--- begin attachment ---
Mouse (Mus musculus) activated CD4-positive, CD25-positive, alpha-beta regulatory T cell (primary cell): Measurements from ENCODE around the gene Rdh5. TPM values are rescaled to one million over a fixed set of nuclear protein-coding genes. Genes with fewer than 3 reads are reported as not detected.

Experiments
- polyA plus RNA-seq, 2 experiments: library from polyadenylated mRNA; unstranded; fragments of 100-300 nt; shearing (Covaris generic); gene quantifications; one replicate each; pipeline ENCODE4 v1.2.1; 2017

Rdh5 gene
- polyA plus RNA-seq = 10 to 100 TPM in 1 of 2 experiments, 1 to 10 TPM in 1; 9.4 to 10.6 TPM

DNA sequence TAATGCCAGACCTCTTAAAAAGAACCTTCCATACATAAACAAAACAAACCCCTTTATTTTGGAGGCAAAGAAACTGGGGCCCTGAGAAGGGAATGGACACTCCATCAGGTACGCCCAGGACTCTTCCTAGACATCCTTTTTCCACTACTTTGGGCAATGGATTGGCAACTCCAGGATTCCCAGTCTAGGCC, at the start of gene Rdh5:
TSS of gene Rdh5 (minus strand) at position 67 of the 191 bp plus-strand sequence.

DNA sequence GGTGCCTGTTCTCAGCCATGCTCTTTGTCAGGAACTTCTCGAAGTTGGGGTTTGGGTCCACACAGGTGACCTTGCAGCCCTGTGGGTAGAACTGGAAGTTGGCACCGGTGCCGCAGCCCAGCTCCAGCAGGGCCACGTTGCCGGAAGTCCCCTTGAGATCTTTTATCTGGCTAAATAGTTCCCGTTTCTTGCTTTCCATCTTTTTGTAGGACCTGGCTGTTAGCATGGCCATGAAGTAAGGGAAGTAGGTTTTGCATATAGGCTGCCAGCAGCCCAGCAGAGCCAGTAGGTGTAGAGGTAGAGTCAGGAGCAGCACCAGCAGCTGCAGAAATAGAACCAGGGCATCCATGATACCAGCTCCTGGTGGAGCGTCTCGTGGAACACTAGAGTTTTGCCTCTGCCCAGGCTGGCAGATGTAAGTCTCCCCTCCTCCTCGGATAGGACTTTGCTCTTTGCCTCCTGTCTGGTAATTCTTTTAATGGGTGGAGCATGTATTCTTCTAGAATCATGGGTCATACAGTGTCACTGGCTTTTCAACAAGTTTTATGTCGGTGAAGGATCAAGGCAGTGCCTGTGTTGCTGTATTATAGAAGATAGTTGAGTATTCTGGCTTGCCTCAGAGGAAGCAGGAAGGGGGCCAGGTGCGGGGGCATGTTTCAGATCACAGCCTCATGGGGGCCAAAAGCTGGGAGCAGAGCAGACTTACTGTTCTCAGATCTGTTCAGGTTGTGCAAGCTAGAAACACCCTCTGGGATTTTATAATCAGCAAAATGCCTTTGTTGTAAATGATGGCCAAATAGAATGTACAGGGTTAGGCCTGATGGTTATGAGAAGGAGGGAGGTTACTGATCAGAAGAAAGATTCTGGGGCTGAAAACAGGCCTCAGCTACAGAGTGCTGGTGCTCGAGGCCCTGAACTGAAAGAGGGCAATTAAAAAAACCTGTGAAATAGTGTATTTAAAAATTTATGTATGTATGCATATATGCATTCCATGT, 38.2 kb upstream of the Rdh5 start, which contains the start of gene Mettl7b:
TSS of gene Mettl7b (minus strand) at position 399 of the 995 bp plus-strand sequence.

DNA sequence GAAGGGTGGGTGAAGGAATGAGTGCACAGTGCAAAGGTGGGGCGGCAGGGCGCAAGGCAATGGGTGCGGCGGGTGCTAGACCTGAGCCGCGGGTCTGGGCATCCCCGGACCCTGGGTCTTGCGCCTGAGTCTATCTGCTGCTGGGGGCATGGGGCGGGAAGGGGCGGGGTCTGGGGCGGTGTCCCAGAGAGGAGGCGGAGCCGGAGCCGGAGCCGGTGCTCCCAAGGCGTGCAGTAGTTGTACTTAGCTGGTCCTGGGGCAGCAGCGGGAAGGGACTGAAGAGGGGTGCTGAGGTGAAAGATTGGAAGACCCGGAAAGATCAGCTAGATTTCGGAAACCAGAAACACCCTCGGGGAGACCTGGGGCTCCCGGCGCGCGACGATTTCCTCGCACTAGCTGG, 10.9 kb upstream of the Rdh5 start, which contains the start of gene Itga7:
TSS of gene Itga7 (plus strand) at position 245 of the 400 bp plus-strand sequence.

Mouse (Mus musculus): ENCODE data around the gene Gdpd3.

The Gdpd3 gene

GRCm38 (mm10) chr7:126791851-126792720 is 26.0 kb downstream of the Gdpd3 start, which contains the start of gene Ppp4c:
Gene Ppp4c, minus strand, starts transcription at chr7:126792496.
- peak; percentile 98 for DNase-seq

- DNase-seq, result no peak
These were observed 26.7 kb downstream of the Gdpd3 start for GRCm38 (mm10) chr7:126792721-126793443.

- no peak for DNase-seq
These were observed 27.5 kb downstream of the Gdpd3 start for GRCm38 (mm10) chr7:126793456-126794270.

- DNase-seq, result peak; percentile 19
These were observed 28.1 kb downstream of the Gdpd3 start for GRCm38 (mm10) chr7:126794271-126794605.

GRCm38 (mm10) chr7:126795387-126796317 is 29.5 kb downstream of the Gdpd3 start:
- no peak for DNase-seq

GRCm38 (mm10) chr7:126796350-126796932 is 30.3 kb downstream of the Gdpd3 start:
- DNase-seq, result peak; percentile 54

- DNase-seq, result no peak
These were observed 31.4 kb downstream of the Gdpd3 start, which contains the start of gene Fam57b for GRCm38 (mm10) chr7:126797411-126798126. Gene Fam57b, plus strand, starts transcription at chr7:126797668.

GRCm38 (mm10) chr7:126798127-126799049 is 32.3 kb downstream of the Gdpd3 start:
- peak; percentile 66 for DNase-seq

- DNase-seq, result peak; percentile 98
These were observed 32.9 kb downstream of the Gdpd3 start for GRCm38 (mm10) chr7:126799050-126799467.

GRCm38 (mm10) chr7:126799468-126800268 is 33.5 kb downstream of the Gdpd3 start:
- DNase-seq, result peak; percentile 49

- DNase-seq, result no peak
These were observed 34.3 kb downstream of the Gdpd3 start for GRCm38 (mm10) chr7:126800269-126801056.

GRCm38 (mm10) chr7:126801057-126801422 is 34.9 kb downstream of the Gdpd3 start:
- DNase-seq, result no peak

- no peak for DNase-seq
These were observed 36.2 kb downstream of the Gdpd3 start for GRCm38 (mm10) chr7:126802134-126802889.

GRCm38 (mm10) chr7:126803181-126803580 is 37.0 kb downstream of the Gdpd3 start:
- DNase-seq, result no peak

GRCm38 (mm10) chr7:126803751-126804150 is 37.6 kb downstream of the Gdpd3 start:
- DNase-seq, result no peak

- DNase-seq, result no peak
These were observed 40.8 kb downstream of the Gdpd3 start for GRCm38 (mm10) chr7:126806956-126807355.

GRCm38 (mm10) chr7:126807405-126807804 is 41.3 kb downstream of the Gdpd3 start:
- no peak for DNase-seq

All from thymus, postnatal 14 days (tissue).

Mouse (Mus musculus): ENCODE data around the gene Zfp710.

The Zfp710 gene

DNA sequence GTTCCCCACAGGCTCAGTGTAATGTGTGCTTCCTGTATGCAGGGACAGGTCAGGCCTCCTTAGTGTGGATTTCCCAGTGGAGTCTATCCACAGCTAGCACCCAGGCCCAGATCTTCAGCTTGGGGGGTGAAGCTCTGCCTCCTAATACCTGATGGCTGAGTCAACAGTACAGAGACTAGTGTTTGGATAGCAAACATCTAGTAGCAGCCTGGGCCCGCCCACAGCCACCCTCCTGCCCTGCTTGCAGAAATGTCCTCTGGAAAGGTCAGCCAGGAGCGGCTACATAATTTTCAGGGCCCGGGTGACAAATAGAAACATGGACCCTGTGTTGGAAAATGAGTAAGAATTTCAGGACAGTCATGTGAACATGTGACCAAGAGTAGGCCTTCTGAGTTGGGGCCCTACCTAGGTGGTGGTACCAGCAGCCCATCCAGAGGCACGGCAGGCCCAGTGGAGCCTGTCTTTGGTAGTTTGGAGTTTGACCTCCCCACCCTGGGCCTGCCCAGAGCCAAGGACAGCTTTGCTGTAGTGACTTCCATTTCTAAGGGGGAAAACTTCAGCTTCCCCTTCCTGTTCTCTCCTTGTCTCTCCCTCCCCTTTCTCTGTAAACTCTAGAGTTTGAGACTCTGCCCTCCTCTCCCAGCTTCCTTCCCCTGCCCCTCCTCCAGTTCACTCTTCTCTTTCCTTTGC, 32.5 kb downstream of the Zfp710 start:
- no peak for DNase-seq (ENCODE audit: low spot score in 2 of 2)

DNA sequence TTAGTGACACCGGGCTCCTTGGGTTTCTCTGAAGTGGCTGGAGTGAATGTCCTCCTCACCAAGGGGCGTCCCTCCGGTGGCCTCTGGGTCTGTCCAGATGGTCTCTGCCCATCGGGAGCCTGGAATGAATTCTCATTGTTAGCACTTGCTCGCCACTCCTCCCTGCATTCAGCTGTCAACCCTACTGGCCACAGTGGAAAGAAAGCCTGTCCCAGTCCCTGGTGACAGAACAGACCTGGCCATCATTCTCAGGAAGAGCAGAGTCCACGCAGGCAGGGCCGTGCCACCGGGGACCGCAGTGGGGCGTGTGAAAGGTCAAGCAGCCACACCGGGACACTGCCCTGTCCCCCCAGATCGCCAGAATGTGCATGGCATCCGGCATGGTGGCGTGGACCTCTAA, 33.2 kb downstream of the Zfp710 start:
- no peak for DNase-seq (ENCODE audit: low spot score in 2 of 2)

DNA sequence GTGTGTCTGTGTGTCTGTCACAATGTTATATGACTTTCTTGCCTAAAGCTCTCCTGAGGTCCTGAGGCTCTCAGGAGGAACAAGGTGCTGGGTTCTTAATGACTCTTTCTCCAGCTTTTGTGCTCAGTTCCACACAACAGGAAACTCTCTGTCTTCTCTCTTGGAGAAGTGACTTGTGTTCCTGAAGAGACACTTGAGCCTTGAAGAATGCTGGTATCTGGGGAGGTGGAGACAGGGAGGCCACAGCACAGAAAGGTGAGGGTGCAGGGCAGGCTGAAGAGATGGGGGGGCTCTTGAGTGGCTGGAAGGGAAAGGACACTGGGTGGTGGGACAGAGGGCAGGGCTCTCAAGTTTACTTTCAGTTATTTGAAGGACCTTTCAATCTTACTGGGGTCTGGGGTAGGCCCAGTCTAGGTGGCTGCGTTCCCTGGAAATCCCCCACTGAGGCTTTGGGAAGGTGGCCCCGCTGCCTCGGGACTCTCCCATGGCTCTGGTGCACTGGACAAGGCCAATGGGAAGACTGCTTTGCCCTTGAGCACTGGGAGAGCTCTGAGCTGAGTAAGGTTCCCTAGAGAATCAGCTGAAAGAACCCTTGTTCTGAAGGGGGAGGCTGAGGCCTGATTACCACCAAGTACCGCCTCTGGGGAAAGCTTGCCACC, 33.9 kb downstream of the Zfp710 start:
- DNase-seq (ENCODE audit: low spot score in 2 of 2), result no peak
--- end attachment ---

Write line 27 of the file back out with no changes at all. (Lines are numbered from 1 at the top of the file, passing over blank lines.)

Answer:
- DNase-seq, result no peak